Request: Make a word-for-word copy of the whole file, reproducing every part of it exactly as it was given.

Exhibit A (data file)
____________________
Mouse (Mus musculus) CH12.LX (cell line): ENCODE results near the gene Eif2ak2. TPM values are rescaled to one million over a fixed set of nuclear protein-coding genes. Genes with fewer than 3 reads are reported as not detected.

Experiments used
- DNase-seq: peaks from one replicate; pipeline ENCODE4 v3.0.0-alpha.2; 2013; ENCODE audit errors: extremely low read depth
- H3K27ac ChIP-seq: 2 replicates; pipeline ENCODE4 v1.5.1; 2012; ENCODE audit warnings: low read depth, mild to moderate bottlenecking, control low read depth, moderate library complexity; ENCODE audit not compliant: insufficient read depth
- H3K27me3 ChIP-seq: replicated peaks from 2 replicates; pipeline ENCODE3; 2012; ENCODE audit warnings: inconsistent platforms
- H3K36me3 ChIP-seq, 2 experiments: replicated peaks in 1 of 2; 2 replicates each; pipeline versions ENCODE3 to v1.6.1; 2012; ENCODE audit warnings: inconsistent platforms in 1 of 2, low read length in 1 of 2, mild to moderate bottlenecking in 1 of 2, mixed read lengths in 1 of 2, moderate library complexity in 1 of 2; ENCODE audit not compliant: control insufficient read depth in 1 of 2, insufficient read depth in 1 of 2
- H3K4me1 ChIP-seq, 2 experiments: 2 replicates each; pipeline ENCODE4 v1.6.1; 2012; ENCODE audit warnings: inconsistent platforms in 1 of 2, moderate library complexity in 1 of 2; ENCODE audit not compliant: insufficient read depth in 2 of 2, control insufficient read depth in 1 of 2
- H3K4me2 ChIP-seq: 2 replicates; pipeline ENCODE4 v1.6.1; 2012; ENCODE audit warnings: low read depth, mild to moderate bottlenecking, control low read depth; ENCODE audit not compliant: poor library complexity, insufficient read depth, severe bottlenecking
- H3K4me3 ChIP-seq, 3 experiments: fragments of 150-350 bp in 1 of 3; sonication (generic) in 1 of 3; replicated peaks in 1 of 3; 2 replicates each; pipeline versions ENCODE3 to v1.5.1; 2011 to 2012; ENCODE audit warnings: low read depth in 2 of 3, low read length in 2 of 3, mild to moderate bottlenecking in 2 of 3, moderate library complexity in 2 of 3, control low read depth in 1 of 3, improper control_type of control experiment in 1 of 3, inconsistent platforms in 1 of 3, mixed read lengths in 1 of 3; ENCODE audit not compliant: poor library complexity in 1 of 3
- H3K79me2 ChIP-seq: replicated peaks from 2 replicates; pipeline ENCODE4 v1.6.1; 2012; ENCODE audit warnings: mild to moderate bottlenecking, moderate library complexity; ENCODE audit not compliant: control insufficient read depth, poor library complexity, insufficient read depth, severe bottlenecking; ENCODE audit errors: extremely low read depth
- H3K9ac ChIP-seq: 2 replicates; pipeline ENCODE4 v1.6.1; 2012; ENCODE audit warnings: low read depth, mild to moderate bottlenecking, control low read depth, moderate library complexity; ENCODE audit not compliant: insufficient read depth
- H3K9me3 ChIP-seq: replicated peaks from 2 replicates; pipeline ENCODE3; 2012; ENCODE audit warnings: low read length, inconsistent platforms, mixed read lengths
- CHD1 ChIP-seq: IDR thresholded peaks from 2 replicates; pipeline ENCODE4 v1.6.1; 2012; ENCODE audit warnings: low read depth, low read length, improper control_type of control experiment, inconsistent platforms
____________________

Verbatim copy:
Mouse (Mus musculus) CH12.LX (cell line): ENCODE results near the gene Eif2ak2. TPM values are rescaled to one million over a fixed set of nuclear protein-coding genes. Genes with fewer than 3 reads are reported as not detected.

Experiments used
- DNase-seq: peaks from one replicate; pipeline ENCODE4 v3.0.0-alpha.2; 2013; ENCODE audit errors: extremely low read depth
- H3K27ac ChIP-seq: 2 replicates; pipeline ENCODE4 v1.5.1; 2012; ENCODE audit warnings: low read depth, mild to moderate bottlenecking, control low read depth, moderate library complexity; ENCODE audit not compliant: insufficient read depth
- H3K27me3 ChIP-seq: replicated peaks from 2 replicates; pipeline ENCODE3; 2012; ENCODE audit warnings: inconsistent platforms
- H3K36me3 ChIP-seq, 2 experiments: replicated peaks in 1 of 2; 2 replicates each; pipeline versions ENCODE3 to v1.6.1; 2012; ENCODE audit warnings: inconsistent platforms in 1 of 2, low read length in 1 of 2, mild to moderate bottlenecking in 1 of 2, mixed read lengths in 1 of 2, moderate library complexity in 1 of 2; ENCODE audit not compliant: control insufficient read depth in 1 of 2, insufficient read depth in 1 of 2
- H3K4me1 ChIP-seq, 2 experiments: 2 replicates each; pipeline ENCODE4 v1.6.1; 2012; ENCODE audit warnings: inconsistent platforms in 1 of 2, moderate library complexity in 1 of 2; ENCODE audit not compliant: insufficient read depth in 2 of 2, control insufficient read depth in 1 of 2
- H3K4me2 ChIP-seq: 2 replicates; pipeline ENCODE4 v1.6.1; 2012; ENCODE audit warnings: low read depth, mild to moderate bottlenecking, control low read depth; ENCODE audit not compliant: poor library complexity, insufficient read depth, severe bottlenecking
- H3K4me3 ChIP-seq, 3 experiments: fragments of 150-350 bp in 1 of 3; sonication (generic) in 1 of 3; replicated peaks in 1 of 3; 2 replicates each; pipeline versions ENCODE3 to v1.5.1; 2011 to 2012; ENCODE audit warnings: low read depth in 2 of 3, low read length in 2 of 3, mild to moderate bottlenecking in 2 of 3, moderate library complexity in 2 of 3, control low read depth in 1 of 3, improper control_type of control experiment in 1 of 3, inconsistent platforms in 1 of 3, mixed read lengths in 1 of 3; ENCODE audit not compliant: poor library complexity in 1 of 3
- H3K79me2 ChIP-seq: replicated peaks from 2 replicates; pipeline ENCODE4 v1.6.1; 2012; ENCODE audit warnings: mild to moderate bottlenecking, moderate library complexity; ENCODE audit not compliant: control insufficient read depth, poor library complexity, insufficient read depth, severe bottlenecking; ENCODE audit errors: extremely low read depth
- H3K9ac ChIP-seq: 2 replicates; pipeline ENCODE4 v1.6.1; 2012; ENCODE audit warnings: low read depth, mild to moderate bottlenecking, control low read depth, moderate library complexity; ENCODE audit not compliant: insufficient read depth
- H3K9me3 ChIP-seq: replicated peaks from 2 replicates; pipeline ENCODE3; 2012; ENCODE audit warnings: low read length, inconsistent platforms, mixed read lengths
- CHD1 ChIP-seq: IDR thresholded peaks from 2 replicates; pipeline ENCODE4 v1.6.1; 2012; ENCODE audit warnings: low read depth, low read length, improper control_type of control experiment, inconsistent platforms